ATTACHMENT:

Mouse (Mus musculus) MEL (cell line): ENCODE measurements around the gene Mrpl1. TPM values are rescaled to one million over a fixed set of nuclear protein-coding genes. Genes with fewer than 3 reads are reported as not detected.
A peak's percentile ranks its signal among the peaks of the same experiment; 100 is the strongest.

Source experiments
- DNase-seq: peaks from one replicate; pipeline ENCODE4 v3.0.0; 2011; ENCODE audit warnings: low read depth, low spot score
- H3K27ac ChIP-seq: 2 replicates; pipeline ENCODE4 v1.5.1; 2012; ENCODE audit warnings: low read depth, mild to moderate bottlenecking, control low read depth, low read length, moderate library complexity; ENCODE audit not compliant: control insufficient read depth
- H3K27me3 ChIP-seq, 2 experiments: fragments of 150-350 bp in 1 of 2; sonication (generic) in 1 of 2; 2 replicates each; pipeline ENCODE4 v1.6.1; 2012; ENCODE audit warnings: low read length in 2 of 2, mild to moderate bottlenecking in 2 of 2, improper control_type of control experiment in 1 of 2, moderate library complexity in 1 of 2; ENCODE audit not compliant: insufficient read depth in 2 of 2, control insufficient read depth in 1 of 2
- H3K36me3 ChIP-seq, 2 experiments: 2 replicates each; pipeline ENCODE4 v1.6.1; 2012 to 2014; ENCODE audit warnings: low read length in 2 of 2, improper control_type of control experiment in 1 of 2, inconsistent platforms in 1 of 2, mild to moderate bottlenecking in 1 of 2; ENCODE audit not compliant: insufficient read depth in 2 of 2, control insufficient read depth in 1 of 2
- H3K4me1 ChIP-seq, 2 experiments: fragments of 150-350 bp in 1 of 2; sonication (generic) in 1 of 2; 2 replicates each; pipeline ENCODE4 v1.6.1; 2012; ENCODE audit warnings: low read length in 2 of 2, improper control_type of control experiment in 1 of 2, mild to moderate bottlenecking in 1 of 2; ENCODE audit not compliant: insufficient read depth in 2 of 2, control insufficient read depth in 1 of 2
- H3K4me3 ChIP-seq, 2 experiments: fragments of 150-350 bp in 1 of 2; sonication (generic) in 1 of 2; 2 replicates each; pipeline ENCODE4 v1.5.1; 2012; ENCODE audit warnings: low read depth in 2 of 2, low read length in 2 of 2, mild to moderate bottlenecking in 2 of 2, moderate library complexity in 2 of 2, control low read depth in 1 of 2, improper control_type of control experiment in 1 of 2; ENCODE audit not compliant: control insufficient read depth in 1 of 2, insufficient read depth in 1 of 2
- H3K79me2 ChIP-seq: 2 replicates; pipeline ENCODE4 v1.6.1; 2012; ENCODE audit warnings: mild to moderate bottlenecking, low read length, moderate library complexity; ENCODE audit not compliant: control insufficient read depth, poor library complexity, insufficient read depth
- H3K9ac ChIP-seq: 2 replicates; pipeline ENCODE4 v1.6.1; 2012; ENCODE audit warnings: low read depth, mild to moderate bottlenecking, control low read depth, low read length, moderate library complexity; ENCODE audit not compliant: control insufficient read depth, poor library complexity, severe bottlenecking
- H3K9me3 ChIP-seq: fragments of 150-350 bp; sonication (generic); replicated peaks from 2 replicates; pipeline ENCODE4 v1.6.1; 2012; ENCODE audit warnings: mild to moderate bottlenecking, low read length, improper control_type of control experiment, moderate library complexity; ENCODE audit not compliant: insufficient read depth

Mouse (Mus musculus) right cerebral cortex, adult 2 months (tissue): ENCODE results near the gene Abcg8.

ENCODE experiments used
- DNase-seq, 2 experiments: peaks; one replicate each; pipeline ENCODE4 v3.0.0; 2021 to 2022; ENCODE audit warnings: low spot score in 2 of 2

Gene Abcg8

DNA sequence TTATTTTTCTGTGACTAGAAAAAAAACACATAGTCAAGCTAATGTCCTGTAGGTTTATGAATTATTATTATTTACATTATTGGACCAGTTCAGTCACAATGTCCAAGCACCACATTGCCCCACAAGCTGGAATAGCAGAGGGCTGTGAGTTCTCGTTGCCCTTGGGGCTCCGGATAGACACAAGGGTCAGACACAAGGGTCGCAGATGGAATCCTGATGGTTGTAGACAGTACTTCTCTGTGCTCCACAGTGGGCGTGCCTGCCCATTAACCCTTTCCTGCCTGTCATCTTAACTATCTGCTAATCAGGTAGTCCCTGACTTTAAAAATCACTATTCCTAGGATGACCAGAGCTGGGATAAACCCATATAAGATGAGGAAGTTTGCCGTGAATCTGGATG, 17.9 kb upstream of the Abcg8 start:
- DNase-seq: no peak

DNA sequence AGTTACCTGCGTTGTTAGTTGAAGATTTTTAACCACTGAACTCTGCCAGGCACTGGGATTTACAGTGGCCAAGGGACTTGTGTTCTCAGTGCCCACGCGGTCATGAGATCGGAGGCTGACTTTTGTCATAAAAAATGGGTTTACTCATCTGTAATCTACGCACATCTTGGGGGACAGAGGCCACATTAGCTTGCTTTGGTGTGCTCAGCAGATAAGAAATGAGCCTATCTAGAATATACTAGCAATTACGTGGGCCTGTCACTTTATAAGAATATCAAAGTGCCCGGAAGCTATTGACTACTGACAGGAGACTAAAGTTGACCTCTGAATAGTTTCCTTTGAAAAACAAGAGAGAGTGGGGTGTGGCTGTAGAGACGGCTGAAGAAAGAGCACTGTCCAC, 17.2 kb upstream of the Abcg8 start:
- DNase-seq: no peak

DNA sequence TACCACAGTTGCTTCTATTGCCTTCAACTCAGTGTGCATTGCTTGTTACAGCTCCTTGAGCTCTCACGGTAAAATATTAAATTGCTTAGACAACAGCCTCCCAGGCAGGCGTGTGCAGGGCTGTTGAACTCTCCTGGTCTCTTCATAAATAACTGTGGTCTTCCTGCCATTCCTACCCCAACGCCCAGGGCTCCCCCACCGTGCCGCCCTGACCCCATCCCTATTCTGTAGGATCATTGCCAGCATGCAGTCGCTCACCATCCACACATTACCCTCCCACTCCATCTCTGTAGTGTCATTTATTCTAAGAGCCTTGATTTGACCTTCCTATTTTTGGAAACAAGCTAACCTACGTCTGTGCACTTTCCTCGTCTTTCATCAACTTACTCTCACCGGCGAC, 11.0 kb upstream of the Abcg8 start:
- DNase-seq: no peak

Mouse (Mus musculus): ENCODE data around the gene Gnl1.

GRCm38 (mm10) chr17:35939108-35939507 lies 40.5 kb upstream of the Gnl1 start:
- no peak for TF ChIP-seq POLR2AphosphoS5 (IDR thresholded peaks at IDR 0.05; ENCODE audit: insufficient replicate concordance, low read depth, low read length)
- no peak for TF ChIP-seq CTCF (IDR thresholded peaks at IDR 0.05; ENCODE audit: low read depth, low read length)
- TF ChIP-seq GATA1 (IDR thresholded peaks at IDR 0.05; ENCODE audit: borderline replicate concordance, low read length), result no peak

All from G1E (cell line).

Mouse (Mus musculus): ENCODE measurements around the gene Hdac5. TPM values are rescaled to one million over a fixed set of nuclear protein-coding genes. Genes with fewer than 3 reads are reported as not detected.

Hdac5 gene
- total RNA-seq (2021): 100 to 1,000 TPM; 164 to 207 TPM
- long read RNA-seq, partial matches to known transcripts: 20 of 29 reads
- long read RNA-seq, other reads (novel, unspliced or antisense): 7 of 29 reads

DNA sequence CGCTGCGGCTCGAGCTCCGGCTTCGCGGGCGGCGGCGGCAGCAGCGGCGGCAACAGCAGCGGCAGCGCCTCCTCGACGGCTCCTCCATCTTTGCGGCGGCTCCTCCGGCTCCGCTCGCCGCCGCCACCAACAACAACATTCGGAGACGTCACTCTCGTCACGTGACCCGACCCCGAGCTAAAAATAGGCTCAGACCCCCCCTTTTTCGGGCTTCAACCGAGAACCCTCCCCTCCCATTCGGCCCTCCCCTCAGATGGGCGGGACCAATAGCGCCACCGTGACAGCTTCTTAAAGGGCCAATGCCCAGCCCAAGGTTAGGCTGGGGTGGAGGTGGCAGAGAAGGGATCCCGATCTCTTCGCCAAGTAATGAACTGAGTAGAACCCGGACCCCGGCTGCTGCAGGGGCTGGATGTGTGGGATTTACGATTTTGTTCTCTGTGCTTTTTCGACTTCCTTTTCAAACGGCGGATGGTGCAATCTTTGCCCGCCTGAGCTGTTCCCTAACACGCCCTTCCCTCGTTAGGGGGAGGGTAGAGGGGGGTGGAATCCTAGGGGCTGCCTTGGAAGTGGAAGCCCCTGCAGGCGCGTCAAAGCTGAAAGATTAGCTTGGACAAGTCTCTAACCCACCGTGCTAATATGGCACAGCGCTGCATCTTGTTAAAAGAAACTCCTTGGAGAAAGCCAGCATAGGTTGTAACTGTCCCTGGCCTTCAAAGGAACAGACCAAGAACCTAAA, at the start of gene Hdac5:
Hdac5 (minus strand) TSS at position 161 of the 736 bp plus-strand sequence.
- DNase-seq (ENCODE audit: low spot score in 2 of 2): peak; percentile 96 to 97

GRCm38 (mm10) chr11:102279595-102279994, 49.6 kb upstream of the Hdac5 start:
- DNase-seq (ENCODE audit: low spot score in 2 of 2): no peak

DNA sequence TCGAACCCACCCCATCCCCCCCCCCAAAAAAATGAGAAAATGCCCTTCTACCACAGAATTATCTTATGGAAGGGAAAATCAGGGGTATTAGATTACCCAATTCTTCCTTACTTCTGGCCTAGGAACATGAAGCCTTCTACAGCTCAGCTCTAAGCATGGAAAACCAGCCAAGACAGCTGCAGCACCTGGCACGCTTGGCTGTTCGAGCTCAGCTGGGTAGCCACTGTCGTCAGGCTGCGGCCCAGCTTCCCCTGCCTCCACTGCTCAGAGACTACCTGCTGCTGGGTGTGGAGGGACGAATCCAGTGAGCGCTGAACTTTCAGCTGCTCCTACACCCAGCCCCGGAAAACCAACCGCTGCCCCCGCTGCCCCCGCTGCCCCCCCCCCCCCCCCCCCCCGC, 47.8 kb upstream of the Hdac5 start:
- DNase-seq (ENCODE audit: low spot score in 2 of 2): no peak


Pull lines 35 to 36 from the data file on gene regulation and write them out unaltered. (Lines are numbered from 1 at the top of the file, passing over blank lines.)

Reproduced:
Hdac5 (minus strand) TSS at position 161 of the 736 bp plus-strand sequence.
- DNase-seq (ENCODE audit: low spot score in 2 of 2): peak; percentile 96 to 97